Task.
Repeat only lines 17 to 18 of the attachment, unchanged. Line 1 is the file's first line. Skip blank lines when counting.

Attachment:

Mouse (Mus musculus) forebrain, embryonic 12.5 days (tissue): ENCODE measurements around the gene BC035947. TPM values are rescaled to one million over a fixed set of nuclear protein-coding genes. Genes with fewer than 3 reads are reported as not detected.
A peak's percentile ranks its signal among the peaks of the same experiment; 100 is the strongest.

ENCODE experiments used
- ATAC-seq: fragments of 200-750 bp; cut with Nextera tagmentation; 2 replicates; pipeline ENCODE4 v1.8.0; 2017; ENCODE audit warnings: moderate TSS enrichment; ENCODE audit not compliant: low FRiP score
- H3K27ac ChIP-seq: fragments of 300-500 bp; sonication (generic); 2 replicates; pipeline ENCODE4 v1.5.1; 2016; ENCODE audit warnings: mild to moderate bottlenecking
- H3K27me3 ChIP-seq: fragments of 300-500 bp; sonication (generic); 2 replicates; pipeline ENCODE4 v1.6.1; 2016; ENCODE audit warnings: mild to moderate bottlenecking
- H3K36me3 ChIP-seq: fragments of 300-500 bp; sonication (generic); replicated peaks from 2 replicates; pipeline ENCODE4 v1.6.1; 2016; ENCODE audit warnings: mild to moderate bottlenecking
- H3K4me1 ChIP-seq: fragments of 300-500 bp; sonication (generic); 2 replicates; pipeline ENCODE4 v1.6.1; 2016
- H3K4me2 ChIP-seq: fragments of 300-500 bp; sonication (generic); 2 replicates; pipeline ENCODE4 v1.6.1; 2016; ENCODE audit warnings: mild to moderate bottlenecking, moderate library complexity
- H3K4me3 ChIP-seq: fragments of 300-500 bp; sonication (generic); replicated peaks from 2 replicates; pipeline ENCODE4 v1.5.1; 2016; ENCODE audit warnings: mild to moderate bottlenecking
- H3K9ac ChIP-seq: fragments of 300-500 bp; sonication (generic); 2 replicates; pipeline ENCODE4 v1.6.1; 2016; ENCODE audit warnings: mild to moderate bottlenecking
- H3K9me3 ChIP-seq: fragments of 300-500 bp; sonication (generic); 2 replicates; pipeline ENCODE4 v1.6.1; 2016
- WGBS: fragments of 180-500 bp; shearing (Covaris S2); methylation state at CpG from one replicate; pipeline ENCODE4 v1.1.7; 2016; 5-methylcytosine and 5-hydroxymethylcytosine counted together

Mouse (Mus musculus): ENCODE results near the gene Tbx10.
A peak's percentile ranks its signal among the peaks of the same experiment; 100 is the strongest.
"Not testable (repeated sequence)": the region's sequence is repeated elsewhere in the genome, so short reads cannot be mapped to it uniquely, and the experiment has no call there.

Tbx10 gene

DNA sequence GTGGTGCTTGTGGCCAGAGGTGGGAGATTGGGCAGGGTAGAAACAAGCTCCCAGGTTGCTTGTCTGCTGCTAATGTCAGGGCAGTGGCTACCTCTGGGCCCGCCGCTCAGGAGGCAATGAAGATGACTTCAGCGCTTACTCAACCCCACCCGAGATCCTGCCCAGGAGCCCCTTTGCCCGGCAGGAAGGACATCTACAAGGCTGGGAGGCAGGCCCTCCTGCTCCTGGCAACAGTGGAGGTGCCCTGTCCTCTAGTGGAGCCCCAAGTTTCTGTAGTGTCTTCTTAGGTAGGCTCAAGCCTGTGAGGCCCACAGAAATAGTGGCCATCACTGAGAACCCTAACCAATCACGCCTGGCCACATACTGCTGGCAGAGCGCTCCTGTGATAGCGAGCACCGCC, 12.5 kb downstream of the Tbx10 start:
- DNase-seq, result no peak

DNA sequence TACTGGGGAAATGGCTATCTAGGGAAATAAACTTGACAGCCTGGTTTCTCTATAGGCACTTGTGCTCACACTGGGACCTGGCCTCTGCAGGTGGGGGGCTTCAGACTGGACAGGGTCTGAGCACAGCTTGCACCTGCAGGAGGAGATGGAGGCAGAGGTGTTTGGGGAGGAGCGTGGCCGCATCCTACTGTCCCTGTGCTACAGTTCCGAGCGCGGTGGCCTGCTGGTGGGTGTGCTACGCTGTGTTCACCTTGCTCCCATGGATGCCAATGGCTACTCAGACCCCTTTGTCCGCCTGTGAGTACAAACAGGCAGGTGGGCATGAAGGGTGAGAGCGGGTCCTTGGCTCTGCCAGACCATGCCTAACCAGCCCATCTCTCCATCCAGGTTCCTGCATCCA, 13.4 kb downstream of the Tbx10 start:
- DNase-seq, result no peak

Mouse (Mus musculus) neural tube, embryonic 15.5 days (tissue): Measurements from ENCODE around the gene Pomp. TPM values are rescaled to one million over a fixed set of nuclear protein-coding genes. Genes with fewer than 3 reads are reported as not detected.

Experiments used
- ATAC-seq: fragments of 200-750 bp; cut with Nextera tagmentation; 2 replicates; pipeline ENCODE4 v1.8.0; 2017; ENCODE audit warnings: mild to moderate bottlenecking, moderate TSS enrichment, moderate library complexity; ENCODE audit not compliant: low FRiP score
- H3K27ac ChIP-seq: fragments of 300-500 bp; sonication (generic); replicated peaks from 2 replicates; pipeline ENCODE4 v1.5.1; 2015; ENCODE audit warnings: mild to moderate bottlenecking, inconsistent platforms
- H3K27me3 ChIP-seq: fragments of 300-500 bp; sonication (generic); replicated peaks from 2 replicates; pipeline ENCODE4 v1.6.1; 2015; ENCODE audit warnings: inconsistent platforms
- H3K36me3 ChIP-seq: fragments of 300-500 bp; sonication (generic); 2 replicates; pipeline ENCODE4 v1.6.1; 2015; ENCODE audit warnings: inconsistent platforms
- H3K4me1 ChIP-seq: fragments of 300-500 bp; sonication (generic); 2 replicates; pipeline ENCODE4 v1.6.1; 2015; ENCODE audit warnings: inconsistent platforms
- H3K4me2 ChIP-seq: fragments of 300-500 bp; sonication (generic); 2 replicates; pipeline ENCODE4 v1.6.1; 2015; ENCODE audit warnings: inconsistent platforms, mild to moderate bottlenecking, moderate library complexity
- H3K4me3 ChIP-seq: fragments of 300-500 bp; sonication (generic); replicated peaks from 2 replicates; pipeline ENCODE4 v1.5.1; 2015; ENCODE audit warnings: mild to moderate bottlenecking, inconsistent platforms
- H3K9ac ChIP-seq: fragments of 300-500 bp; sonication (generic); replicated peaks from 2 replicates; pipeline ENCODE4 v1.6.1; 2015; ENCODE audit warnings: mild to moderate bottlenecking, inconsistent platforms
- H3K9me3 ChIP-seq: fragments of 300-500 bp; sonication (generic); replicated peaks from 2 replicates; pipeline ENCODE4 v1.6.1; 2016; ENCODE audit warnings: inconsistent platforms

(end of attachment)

Tbx10 gene

DNA sequence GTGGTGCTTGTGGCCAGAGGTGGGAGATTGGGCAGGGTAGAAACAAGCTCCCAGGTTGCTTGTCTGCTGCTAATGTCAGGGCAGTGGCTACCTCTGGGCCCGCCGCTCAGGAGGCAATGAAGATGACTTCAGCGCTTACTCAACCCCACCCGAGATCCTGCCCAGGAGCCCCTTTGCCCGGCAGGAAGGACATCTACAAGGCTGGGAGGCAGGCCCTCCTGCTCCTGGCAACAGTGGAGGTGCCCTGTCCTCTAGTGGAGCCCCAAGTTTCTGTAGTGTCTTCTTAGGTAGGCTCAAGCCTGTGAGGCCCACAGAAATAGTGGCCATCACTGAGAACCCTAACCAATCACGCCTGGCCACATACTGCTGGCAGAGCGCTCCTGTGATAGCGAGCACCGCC, 12.5 kb downstream of the Tbx10 start: